Step 13: Repeat the Required Steps on the Other Side
Just like the heading says, move to the other side and repeat the steps you need to in order to get to where both calipers are on and the brake lines installed. If you’ve bought the power brake kit, skip to the article on installing the new brake booster and master cylinder, otherwise, move on to Step 14.
Step 14: Bleed the Brakes
If you’re doing conversions on both the front and rear, finish up the conversion process for the rears and come back to this step. Once completed, place a catch pan under each wheel and loosen the drain/bleeder screw on the top of each caliper. Pop the cap on the brake master cylinder. Either use a suction bulb or old turkey baster to remove the old fluid, or allow it to flow.
Once the reservoirs are empty, clean out the bottom, it’ll probably have a coating of gunk down there. You can go one step further and flush it out using denatured alcohol if you want to be sure of getting every bit of the gunk out. If you do, make sure you dry the reservoirs of the alcohol. Refill the reservoirs with new brake fluid and keep refilling it until the fluid drips clean out of each of the new calipers. Tighten the bleeder screws down.
Now you need a helper. Have the helper firmly pump the brakes five times and hold the pedal without forcing it down. You go to the right (rear if doing all four) caliper and pop the bleeder screw. Your helper should tell you when the pedal reaches the floor. Again, this person should basically just rest the weight of their foot on the pedal, don’t stomp it. When informed that the pedal has reached the floor, tighten the bleeder and have the helper pump and hold again. Do this until no air bubbles escape. Move to the left (rear for all four) side and repeat the process until no bubbles come out. Remember, if the helper really presses hard on the brake pedal, this will take longer and use more brake fluid than it has to.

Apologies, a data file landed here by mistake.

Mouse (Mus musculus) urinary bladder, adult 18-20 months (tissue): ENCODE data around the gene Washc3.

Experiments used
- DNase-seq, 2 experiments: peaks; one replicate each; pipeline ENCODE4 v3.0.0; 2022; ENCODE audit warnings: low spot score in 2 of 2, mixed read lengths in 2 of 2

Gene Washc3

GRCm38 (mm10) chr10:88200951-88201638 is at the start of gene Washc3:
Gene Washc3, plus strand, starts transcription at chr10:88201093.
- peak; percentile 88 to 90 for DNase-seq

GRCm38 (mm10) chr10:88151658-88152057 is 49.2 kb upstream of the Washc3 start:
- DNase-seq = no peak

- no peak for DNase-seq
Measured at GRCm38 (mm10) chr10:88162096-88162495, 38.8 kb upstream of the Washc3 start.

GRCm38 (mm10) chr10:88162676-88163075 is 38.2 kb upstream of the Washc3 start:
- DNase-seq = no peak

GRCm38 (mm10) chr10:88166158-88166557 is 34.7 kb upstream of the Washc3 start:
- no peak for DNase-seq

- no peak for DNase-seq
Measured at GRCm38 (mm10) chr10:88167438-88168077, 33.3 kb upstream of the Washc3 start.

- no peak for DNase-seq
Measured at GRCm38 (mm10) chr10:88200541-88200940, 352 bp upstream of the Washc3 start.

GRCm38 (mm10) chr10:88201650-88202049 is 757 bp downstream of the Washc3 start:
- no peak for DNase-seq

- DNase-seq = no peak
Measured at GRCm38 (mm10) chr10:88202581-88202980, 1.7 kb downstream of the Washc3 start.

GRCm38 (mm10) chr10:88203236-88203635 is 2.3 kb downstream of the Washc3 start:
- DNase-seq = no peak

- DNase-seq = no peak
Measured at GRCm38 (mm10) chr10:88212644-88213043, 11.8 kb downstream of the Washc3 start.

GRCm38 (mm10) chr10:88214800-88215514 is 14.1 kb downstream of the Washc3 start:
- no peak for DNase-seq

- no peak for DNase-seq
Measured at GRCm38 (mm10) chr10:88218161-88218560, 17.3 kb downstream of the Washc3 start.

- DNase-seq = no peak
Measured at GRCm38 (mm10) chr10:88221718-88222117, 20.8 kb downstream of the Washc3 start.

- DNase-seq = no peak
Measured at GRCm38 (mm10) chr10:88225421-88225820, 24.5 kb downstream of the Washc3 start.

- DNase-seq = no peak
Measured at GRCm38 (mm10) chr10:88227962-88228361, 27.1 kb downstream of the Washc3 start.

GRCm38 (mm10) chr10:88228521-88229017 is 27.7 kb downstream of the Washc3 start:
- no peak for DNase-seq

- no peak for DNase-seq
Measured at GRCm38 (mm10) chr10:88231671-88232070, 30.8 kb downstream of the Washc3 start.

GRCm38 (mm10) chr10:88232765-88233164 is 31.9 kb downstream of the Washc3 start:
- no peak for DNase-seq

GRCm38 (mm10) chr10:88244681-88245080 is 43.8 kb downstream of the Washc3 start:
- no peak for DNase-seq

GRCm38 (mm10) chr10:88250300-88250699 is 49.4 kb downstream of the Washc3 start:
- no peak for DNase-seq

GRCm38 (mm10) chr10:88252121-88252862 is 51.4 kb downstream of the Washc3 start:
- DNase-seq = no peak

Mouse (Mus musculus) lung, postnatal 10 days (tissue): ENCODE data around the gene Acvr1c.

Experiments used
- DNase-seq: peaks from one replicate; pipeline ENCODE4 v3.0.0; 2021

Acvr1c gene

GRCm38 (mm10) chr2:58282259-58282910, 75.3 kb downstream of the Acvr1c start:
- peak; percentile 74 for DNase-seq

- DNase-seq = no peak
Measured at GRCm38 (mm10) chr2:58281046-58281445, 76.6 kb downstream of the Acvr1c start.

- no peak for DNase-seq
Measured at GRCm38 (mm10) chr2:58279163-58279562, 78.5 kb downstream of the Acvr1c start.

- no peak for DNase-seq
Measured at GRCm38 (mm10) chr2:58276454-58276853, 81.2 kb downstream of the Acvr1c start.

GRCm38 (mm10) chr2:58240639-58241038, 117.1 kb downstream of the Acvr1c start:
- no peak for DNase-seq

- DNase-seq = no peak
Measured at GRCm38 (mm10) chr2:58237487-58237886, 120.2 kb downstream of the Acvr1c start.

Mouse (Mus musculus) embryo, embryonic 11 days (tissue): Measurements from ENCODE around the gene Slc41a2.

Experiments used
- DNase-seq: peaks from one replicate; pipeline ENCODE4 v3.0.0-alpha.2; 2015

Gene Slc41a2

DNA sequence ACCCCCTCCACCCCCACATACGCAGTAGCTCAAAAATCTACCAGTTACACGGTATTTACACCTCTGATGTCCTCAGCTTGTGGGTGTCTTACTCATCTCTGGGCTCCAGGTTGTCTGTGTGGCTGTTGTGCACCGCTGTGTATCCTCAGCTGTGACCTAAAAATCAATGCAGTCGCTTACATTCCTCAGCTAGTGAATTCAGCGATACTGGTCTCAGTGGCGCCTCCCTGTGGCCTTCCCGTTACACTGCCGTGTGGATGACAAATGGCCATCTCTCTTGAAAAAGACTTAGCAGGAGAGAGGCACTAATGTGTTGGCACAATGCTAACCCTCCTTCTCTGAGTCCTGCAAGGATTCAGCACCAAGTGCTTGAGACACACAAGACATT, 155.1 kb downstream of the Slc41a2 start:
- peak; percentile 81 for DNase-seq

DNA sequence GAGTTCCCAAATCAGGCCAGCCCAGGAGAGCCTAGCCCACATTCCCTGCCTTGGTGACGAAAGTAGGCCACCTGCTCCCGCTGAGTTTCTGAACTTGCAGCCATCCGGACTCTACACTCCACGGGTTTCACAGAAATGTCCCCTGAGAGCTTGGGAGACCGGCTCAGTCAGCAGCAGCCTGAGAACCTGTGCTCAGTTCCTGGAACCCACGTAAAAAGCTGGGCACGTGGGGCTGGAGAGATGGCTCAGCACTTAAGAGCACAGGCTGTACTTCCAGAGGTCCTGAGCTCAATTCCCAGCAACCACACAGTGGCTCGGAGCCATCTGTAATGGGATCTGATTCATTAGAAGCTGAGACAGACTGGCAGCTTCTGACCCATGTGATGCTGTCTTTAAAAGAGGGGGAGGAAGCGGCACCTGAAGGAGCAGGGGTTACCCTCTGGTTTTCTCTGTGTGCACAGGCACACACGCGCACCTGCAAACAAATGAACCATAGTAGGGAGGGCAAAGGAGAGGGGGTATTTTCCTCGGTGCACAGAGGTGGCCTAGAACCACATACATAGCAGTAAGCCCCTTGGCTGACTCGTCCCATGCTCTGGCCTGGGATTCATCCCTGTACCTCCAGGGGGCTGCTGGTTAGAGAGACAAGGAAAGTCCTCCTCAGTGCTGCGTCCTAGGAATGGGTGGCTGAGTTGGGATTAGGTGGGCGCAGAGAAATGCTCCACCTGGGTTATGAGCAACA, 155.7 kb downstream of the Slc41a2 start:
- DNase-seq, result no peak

Note: Inform your helper to not release the pedal once it hits the floor until after you’ve tightened the bleeder screw. Otherwise, as the pedal comes back up, air will be sucked back into the system. Air is compressible and degrades the efficiency of the brakes, whereas brake fluid isn’t.
Step 15: Put the Tires Back On and Lower the Car
Hang the tires. Thread the lug nuts down and snug them up by hand or lug wrench. Raise the car off the jack stands under the frame and lower it until the wheels take some of the weight. Tighten the lug nuts. Again, these should be torqued, but can be ballparked to about 80 lb-ft of torque. Lower the car the rest of the way.
Notes for Those Using Used Parts from a Junkyard or Donor Car:
Buy two new sets of inner and outer bearings and races as well as grease seals unless they have been recently replaced. I will describe this process in the next article.
Have the rotors turned, again, unless this has recently been done.
New brake pads are a must if they aren’t new or relatively new, also.